Lost and found: Prokofiev’s score for Eugene Onegin

Prokofiev’s lost score

Princeton music scholar Simon Morrison found Sergei Prokofiev’s lost score for a banned production of the Russian classic Eugene Onegin. (Image courtesy of Sergei
Prokofiev Estate)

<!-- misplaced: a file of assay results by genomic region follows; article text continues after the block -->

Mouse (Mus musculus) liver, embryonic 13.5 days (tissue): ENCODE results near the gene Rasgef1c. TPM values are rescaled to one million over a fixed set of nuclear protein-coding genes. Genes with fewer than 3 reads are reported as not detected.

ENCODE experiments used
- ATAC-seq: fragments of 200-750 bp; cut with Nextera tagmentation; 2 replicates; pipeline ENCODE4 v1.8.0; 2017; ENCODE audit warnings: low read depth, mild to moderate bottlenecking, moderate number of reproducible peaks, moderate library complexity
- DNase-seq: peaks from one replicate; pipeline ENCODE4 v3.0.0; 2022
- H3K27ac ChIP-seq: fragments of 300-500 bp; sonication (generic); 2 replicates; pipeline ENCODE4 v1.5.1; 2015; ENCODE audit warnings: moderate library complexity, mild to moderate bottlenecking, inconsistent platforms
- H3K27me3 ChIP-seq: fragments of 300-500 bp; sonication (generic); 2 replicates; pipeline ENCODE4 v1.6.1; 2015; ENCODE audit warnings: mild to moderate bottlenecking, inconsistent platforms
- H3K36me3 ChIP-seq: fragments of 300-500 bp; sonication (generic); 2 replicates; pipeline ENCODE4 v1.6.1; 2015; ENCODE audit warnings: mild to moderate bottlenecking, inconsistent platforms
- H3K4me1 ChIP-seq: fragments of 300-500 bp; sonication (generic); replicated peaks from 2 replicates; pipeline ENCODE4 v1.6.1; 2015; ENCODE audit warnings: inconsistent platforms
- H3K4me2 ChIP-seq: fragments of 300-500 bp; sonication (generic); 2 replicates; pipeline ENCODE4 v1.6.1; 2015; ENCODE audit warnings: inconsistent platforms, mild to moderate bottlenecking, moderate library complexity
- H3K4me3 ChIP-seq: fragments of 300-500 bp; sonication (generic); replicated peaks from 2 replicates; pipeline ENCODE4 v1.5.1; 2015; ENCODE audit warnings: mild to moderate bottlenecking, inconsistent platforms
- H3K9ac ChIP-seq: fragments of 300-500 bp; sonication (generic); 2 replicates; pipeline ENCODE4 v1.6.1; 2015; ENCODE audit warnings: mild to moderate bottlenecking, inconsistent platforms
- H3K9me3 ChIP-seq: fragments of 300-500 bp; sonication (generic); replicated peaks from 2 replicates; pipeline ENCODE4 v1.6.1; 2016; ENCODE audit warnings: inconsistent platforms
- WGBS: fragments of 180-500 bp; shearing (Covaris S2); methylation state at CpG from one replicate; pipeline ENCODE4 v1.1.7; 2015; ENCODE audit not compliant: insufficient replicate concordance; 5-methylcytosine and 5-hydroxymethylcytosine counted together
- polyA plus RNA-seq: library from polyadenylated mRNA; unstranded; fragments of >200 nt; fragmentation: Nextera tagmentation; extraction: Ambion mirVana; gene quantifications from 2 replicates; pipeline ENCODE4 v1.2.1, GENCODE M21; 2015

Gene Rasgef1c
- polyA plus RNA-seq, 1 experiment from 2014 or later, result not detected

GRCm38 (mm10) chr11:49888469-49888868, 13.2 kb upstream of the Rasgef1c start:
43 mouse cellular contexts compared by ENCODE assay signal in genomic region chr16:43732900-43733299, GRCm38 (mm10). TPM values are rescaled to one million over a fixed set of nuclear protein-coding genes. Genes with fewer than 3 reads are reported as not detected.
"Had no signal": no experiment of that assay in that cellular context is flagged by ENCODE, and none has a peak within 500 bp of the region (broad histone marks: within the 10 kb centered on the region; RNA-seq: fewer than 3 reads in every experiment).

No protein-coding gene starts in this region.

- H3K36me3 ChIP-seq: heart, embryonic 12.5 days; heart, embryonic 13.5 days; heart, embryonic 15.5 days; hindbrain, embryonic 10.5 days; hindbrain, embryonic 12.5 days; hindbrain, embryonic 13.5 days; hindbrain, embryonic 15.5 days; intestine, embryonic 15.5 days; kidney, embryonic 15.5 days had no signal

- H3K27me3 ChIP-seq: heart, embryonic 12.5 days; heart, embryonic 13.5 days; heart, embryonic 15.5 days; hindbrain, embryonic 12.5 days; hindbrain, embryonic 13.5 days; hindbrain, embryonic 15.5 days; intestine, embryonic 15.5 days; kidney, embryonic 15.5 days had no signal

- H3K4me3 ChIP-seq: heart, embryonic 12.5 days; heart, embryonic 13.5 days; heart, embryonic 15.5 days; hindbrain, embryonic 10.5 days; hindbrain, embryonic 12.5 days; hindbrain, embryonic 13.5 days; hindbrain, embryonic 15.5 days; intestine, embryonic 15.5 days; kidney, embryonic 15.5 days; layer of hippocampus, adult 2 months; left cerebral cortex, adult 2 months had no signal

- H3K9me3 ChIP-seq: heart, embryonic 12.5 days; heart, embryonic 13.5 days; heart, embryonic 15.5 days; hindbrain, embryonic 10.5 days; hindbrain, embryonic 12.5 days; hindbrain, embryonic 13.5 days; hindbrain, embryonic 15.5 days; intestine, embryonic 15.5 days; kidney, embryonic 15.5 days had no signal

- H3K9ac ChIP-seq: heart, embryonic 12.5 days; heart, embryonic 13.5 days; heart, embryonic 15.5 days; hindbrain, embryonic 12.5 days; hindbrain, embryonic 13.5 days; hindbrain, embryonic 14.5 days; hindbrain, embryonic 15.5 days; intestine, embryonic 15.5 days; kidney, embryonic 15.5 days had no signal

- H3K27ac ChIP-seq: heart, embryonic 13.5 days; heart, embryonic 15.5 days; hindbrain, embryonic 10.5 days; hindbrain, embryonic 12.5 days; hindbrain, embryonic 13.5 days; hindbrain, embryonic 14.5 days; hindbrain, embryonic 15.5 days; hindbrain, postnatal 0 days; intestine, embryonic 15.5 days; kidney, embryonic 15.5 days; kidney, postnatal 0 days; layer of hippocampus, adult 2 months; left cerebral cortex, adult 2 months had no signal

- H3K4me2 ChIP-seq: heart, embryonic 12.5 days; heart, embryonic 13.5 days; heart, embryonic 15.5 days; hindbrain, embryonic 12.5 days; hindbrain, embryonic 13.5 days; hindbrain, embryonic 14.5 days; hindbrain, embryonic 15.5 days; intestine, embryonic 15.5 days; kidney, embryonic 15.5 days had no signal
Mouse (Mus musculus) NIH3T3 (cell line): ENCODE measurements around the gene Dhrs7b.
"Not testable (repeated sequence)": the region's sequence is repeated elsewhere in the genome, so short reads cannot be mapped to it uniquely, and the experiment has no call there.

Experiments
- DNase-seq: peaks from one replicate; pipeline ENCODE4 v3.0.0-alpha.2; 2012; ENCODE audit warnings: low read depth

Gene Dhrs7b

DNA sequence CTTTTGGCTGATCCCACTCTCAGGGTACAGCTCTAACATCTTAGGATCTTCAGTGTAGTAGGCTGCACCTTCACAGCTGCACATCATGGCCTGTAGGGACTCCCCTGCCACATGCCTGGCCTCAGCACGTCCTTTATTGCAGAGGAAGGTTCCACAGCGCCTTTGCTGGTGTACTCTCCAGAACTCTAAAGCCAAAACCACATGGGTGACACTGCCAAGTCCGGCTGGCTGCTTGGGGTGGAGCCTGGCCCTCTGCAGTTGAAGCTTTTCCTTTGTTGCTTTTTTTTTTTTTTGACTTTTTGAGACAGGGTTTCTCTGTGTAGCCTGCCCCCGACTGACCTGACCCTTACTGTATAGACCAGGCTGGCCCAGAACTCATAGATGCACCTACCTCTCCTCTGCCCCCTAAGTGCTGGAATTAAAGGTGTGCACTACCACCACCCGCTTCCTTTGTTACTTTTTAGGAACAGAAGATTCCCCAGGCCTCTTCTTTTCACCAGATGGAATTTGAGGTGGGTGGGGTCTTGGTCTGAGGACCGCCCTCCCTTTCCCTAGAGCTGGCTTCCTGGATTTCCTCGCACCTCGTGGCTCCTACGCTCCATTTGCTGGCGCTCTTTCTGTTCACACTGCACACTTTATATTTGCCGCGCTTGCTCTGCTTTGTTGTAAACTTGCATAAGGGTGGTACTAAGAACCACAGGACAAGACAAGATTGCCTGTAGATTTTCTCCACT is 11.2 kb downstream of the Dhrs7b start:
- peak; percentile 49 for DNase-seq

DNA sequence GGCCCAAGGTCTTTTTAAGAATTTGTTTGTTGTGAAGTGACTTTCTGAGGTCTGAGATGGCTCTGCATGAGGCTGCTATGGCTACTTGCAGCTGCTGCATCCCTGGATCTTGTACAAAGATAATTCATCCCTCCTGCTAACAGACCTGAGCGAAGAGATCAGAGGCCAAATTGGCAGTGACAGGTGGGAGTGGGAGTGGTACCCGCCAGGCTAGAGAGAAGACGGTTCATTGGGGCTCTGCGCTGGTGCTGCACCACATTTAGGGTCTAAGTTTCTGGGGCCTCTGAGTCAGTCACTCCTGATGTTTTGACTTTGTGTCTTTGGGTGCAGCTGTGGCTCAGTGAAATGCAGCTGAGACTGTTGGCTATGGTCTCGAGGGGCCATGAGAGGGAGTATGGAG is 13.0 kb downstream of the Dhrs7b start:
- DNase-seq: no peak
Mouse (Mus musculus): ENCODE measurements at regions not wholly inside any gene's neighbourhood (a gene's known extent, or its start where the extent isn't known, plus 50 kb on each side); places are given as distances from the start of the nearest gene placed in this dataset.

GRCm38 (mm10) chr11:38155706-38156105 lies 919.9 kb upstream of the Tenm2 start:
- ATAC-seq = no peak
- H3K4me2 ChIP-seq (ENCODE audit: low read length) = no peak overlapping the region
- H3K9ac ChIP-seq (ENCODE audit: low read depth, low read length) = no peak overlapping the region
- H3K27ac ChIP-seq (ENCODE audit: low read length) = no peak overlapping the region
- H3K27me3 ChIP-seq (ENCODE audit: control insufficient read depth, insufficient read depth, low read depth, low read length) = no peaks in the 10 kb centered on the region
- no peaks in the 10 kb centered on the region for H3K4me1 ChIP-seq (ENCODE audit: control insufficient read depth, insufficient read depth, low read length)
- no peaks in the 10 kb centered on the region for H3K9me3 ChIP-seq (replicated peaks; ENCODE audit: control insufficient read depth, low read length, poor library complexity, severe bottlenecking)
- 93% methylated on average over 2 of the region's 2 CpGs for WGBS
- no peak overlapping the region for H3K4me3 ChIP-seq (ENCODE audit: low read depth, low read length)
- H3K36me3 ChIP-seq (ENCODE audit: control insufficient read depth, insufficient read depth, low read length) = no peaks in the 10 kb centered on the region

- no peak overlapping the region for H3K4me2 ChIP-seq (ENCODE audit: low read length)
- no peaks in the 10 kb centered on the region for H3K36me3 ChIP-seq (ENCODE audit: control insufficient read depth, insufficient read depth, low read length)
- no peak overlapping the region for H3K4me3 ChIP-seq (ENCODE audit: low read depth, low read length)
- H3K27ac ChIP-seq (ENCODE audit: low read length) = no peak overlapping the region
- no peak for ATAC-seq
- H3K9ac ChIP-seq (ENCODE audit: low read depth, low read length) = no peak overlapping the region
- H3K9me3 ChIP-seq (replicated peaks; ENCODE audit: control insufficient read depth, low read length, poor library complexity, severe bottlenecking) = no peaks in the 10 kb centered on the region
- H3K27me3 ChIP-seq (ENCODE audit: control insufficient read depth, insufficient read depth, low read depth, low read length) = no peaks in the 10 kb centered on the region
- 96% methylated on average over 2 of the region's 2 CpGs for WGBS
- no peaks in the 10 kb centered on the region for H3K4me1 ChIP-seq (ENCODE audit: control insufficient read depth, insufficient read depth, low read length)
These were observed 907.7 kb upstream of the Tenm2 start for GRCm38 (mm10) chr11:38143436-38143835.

A banned adaptation of an important novel-in-verse. A lost score with 44 parts. A wait of nearly 80 years. These are the challenging elements that came together for Princeton’s staging of the classic Russian tale Eugene Onegin. Simon Morrison, a professor of music, rediscovered composer Sergei Prokofiev’s lost score for the production in a Russian archive. The score was intended as incidental music for a stage adaptation by Russian writer Sigizmund Krzhizhanovsky of Alexander Pushkin’s novel-in-verse. The stage production was halted and banned in 1936 by Josef Stalin’s Soviet regime. Morrison worked with other faculty members to bring the score to life at a four-day musical conference held at Princeton in February 2012. The productions included a symphony performance of the music by the Princeton Symphony Orchestra and a theatrical performance of Krzhizhanovsky’s play. Morrison also worked with Caryl Emerson, the A. Watson Armour III University Professor of Slavic Languages and Literatures, and Tim Vasen, a lecturer and acting director of the Program in Theater, to stage the project as well as use the text and music for academic purposes.